• Include a stylesheet in the sitemaps will generate a simple CSS file to include with the sitemap that is generated. This is not necessary but the very helpful to the search engines for troubleshooting or if any human eyes view the sitemap. Leave it checked.
  • Generate sitemaps for the following languages: In the near future, this option will allow you to specify sitemaps for different languages. This is very important for international sites who want to rank in localized search engines. For now, however, English is the option.

Step 4: Click the Advanced settings drop-down and you should see this:

  • Number of links in each sitemap page allows you to specify how many links to pages on your website will be in each sitemap. Unless you are having trouble with search engines accepting your sitemap, leave this on Automatic.
  • Maximum number of sitemap links to process at once sets the number of additional links that the module will add to your sitemap each time the cron runs. Leave this setting alone unless you notice that cron is timing out.
  • Sitemap cache directory allows you to set where the sitemap data will be stored. This is data not seen by search engines or human visitors; it’s only used by the module.
  • Base URL is the base URL of your site and generally should be left as is.

Step 5: Click on the front page drop-down and set the following options:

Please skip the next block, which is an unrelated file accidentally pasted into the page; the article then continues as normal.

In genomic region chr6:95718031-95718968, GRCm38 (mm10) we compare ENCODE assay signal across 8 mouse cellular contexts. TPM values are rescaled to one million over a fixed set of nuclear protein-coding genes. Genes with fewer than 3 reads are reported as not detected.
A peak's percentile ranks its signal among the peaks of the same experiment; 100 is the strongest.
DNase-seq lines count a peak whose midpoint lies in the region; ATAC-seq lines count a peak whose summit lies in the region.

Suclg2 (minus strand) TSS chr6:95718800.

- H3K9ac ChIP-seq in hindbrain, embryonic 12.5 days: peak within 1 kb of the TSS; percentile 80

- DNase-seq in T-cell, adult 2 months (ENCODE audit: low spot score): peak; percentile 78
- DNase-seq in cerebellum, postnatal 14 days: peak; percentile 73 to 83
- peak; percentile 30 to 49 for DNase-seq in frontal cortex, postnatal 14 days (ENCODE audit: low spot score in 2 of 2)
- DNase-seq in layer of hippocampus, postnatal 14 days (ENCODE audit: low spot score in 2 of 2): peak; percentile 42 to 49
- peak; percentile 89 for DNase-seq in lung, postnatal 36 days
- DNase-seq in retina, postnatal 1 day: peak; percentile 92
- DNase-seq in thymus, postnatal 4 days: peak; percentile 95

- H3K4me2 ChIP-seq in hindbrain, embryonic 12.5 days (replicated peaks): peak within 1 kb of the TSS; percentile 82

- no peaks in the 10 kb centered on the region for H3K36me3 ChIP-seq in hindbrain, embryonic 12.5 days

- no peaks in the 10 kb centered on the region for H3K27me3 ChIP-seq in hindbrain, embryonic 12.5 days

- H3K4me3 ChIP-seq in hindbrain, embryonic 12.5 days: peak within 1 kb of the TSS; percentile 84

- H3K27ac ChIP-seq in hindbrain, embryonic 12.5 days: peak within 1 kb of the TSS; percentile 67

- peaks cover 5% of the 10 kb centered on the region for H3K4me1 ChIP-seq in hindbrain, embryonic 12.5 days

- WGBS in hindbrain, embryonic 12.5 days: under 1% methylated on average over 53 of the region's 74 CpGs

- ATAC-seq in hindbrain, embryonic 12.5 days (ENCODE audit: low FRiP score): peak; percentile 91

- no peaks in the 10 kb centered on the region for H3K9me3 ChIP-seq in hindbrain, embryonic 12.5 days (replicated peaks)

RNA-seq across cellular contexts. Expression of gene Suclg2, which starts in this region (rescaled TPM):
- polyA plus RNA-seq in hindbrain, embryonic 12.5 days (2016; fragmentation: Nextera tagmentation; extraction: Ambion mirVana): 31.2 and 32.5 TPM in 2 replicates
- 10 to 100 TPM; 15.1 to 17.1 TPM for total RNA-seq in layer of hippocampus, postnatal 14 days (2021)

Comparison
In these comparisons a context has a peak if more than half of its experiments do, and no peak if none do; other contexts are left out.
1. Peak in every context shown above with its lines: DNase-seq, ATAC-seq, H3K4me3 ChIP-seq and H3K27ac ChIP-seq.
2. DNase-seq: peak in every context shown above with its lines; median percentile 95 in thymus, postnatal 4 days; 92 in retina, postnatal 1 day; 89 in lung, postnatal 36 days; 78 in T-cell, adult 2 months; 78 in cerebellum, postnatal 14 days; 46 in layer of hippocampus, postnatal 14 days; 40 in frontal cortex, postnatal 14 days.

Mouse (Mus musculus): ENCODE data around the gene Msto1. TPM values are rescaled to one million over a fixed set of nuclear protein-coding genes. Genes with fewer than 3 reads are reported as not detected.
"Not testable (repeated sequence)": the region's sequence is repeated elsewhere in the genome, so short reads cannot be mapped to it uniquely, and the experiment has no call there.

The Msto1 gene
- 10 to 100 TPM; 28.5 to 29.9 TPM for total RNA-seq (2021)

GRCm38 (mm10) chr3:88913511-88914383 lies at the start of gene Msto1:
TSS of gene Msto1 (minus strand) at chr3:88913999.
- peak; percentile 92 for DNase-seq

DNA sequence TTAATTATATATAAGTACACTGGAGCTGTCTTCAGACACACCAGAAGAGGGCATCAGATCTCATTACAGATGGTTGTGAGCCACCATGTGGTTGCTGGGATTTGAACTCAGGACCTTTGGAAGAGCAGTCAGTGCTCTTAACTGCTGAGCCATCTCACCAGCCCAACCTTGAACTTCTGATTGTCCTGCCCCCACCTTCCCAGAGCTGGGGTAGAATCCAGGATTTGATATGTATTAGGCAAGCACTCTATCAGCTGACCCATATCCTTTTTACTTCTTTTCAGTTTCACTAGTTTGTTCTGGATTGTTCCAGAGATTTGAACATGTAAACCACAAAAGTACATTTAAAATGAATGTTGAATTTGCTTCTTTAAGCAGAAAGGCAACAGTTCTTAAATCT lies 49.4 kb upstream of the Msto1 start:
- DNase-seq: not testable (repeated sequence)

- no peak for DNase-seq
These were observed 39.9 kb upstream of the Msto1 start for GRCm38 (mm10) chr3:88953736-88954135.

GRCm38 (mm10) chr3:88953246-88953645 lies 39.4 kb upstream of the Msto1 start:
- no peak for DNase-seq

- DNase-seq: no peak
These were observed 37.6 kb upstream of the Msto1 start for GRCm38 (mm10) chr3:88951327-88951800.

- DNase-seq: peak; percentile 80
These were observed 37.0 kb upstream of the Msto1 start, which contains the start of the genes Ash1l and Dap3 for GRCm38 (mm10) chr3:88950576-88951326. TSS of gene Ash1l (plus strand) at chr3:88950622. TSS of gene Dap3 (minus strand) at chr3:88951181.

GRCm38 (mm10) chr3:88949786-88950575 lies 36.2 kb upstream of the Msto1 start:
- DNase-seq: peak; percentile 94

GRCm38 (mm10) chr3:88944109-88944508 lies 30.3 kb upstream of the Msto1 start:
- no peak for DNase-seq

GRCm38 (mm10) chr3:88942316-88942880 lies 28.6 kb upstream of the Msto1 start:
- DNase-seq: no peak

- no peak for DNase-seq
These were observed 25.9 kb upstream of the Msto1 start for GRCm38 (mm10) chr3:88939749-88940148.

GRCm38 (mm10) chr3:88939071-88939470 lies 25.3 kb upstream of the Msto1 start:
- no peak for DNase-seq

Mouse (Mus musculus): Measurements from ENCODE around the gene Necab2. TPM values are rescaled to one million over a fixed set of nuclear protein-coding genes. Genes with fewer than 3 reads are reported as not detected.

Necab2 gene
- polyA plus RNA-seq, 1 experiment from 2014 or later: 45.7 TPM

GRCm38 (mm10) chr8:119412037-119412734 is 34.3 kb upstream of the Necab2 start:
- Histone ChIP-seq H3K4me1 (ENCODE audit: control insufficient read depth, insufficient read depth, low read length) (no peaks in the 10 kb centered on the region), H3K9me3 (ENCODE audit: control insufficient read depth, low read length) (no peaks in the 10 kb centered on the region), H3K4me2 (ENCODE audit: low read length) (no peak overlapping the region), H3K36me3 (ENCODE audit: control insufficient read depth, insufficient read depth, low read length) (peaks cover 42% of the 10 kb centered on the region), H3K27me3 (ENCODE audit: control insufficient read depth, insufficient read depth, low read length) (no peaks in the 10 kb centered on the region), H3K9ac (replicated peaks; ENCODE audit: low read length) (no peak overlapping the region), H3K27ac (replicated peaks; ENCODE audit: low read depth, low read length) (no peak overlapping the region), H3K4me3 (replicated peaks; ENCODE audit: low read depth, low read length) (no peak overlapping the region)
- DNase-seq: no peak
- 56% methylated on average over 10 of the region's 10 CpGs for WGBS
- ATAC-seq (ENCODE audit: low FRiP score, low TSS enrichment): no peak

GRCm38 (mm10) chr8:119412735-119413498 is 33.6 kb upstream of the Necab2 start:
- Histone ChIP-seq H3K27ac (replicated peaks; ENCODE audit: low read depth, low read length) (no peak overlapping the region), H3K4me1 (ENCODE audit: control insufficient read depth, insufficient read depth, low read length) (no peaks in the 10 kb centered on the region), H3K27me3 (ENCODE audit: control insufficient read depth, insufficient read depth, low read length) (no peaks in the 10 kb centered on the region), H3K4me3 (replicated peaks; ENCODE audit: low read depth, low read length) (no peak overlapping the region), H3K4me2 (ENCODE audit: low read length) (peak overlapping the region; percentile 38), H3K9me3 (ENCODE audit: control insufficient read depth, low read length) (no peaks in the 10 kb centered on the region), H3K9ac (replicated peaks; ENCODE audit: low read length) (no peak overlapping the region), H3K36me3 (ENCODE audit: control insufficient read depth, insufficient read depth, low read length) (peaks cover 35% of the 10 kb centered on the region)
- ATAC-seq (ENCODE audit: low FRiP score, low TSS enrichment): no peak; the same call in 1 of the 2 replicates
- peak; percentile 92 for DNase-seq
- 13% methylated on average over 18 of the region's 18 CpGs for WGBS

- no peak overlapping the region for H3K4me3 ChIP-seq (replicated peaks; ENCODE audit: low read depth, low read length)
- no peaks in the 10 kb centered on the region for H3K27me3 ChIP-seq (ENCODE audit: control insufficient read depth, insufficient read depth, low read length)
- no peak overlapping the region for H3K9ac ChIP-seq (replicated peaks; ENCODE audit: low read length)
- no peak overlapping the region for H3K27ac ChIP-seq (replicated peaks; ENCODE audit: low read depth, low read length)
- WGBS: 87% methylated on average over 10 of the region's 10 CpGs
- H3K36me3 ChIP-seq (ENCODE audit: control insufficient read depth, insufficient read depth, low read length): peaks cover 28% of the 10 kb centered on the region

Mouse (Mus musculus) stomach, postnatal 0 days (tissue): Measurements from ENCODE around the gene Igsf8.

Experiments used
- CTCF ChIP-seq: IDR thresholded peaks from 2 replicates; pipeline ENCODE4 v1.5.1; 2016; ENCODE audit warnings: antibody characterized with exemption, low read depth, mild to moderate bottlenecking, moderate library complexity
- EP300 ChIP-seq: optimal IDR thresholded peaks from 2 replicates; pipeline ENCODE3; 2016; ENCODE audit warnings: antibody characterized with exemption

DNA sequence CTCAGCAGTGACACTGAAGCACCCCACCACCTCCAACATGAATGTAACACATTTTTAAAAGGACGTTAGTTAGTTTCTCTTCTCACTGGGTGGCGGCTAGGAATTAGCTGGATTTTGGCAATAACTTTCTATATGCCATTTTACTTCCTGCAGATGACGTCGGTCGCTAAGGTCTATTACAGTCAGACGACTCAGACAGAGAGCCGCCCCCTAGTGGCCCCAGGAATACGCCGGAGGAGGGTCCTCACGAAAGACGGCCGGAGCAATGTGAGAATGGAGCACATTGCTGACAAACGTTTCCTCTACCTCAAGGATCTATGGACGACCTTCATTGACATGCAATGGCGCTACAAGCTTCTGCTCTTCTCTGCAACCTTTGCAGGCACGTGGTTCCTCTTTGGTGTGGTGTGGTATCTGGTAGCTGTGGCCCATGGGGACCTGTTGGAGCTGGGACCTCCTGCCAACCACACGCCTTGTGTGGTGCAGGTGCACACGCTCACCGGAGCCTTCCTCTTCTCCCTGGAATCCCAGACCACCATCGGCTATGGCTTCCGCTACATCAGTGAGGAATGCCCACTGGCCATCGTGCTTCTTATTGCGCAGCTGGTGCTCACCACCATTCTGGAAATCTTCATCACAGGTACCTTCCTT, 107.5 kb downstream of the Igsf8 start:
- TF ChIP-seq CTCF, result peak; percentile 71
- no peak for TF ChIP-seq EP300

• Front page priority: 1.0 is the highest setting you can give a page in the XML sitemap. For most websites, the front page is the single most important part of your site. This setting should be left at 1.0.
  • Front page change frequency: Tells the search engines how often they should revisit your front page. Adjust this setting to reflect how often the front page of your site changes.

Step 6: Open the Content types drop-down and you should see this:

  • You should see each Content type listed separately. You will want to leave these settings alone so that all your content shows up in the sitemap.
  • If you do want to adjust these settings, you will need to go the content type screen. Click on the name of the content type to go to its screen.
  • On the content type screen, open the XML sitemap drop-down and you’ll get two options:

  • Include in sitemap sets the default action for that content type - if you check this box, it will be included in the sitemap.
  • Default priority allows you to set the default for each node that you create of that content type. Default is usually .5 but you can adjust it if you want certain pages with a higher or lower priority.
  • Click on Save content type. Repeat this process for each content type you want to change.

Step 7: Click Save configuration.

Step 8: Now it’s time to run cron. Cron is a recurring script that takes care of many maintenance issues in Drupal, including populating the XML sitemap. To run cron, go to http://www.yourDrupalsite.com/cron.php and wait until the page is finished loading. You will receive no indication that it’s complete except that the page will stop loading.

Step 9: Go to http://www.yourDrupalsite.com/sitemap.xml. If you see something like this:


or a screen similar to this:

Then you’ve done it right! Congrats! Another round of espresso shots to all! Keep in mind that the XML sitemap will only update when cron runs. On a normal Drupal installation, you should set cron to run periodically – nightly for most sites or more often for high-traffic sites.